So what of the play itself? The basic narrative of Liebelei (perhaps better translated as Little Crushes or Small Loves – rendered originally as Flirtation, or by Tom Stoppard’s 1986 adaptation as Dalliance) introduces us to young blades-about-town Theodore and Fritz. Jack Lasky’s Theodore is a reckless, wired young thing, with a proto-punky shock of hair and nervy disposition. He’s dating Natalie Dormer’s Mizi, a seductive bottle-blonde, erstwhile shopgirl glamourpuss (a dead ringer for Sheridan Smith from where I was sitting). His friend Fritz (Tom Hughes), the straighter, quieter, more artistic army reserve lieutenant, is dating Mizi’s similarly reserved best friend Christine (Kate Burdette).
The first scene amounts to little more than lusciously staged revelry – hints that Fritz and Christine are only just getting together, that Fritz has been carrying on an affair with a married woman, and the clouds that hang over these unions are barely essayed at all. Instead mostly it all looks like a lot of youthful drunk fun.
Thus, the tone of the second and third scenes comes as something of a surprise. Instead of retaining the light tone, everything gets very overcast very quickly. The scene changes from Theodore’s decadent pad to Christine’s Spartan room in her father’s house, where she is being lectured by her shrewish neighbour Katharina (an excellent caricature drawn by Hayley Carmichael) about her reputation.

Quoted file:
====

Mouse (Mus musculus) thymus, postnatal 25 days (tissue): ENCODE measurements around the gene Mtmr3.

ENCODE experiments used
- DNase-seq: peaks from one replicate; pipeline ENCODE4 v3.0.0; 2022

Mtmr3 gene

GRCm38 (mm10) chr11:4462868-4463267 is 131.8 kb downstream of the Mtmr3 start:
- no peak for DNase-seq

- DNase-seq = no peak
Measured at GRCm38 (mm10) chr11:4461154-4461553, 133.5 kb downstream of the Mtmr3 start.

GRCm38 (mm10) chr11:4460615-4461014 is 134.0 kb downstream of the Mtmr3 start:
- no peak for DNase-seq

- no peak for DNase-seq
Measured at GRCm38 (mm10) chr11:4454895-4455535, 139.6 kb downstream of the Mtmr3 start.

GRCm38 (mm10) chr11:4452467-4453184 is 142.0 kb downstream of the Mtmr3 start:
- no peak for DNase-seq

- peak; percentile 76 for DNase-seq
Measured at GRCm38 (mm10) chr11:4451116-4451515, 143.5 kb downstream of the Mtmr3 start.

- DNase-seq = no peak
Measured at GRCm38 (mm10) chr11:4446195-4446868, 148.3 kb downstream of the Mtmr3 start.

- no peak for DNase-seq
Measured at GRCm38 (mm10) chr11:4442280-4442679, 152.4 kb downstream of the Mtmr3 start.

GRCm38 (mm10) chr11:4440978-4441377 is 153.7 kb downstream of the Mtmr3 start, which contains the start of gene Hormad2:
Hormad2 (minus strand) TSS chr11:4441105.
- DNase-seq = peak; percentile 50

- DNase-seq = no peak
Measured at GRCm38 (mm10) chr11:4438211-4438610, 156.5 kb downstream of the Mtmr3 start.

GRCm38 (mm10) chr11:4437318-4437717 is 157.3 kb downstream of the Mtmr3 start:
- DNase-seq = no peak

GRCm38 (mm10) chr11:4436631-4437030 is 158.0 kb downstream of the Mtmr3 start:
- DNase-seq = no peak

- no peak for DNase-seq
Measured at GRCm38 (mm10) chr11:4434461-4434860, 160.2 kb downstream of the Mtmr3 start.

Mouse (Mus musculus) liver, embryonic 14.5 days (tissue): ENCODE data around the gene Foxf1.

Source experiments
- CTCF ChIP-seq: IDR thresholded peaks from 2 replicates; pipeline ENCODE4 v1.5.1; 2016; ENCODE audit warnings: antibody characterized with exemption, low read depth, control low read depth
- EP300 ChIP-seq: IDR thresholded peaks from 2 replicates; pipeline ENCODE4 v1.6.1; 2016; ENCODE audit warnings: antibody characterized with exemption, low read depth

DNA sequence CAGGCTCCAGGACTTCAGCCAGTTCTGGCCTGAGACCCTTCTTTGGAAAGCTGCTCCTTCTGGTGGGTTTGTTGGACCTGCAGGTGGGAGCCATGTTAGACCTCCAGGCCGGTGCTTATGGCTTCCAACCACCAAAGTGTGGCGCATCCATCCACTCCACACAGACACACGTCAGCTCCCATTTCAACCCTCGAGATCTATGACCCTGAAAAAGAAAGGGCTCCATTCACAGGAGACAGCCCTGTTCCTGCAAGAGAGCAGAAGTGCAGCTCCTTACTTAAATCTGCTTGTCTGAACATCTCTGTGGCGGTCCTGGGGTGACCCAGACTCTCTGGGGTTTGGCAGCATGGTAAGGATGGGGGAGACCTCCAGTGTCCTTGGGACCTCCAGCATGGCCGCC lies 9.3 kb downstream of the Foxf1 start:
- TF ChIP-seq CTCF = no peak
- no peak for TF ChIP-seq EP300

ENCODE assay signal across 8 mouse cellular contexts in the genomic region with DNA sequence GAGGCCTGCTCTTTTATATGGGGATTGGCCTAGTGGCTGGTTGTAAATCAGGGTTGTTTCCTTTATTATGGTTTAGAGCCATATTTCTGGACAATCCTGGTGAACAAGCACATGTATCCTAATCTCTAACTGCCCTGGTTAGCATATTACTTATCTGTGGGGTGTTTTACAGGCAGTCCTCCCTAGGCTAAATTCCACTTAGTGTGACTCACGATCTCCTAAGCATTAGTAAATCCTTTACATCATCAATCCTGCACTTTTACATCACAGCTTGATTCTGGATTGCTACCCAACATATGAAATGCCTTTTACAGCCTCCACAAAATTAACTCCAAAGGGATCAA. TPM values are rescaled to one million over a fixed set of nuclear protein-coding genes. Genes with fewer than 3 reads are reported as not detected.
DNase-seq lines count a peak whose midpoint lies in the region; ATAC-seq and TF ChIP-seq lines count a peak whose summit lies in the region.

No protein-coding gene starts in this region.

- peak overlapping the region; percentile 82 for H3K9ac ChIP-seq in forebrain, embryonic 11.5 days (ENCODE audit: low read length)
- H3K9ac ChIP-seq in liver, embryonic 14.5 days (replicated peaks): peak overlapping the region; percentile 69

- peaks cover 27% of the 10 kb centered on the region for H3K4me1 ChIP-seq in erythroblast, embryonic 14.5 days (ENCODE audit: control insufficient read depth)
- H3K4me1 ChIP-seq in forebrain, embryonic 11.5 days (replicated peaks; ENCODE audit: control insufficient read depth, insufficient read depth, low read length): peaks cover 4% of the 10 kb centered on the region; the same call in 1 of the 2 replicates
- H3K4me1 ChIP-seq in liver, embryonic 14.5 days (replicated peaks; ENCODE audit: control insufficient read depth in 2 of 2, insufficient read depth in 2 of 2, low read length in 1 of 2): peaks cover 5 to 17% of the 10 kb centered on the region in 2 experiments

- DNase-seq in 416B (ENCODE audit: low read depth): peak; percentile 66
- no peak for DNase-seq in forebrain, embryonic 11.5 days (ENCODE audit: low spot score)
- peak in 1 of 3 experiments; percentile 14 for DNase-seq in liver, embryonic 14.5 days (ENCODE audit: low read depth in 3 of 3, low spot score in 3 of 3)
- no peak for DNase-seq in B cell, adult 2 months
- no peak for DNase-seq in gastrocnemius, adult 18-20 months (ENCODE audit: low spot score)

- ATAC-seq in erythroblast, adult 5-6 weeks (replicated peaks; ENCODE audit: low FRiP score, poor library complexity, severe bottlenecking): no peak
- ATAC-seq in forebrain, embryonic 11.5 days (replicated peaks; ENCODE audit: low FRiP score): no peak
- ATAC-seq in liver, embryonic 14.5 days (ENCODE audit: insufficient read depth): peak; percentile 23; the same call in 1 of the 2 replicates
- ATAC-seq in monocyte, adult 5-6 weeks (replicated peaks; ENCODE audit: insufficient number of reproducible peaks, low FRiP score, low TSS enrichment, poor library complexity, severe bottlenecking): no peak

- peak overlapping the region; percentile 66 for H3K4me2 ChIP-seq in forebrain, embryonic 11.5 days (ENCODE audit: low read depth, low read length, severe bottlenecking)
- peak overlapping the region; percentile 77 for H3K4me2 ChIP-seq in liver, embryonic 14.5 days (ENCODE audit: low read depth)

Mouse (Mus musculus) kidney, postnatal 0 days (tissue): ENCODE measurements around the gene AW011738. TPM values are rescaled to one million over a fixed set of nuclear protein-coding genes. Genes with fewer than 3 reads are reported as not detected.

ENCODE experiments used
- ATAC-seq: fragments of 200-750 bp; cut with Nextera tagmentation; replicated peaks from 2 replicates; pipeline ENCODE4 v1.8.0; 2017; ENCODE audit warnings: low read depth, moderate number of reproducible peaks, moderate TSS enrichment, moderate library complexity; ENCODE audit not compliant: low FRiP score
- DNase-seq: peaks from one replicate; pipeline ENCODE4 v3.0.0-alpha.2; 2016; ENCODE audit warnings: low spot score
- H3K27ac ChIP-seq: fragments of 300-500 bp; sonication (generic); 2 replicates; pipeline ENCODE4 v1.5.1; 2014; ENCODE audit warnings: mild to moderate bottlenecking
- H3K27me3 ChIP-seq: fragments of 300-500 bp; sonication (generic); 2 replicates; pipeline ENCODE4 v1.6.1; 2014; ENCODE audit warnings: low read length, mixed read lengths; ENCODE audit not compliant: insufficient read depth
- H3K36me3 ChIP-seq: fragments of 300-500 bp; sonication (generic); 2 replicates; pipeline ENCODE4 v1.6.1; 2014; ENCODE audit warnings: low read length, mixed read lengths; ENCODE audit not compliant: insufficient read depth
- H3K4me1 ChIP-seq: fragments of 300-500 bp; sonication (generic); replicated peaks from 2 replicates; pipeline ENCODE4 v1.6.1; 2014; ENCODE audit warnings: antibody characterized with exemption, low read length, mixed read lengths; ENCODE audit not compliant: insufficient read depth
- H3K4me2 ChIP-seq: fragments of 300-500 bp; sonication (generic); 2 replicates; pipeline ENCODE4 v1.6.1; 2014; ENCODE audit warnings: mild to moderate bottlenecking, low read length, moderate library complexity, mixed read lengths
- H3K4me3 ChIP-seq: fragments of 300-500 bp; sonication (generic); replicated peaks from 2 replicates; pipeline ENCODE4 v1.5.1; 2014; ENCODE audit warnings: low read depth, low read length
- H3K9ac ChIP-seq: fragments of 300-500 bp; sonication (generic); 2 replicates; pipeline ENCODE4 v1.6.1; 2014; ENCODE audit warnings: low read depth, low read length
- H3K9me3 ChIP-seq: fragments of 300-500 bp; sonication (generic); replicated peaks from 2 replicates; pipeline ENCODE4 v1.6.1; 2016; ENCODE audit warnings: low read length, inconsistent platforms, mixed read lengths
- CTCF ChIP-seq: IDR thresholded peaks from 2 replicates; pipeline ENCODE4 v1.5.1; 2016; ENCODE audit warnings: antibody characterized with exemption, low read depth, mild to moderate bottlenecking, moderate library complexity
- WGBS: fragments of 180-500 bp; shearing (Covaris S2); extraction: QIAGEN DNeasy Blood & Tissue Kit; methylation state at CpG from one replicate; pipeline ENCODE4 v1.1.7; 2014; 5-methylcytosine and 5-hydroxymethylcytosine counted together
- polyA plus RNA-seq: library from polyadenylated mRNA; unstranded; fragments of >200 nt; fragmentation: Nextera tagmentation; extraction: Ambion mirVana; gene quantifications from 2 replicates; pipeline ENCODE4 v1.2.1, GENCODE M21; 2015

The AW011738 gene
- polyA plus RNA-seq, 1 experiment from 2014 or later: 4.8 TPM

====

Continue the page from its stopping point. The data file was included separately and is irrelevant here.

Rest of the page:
Christine floats about, agonises to Mizi about having fallen in love with Fritz, worries that he prefers this married woman he’s been having an affair with, and generally pines until Fritz turns up to say goodbye to her. His affair has been rumbled and he is to fight a duel with his mistress’s husband. A duel almost certain to end in his death. We know this, Christine doesn’t. From this performance, none of us are that certain whether Fritz really means it when he says he loves her.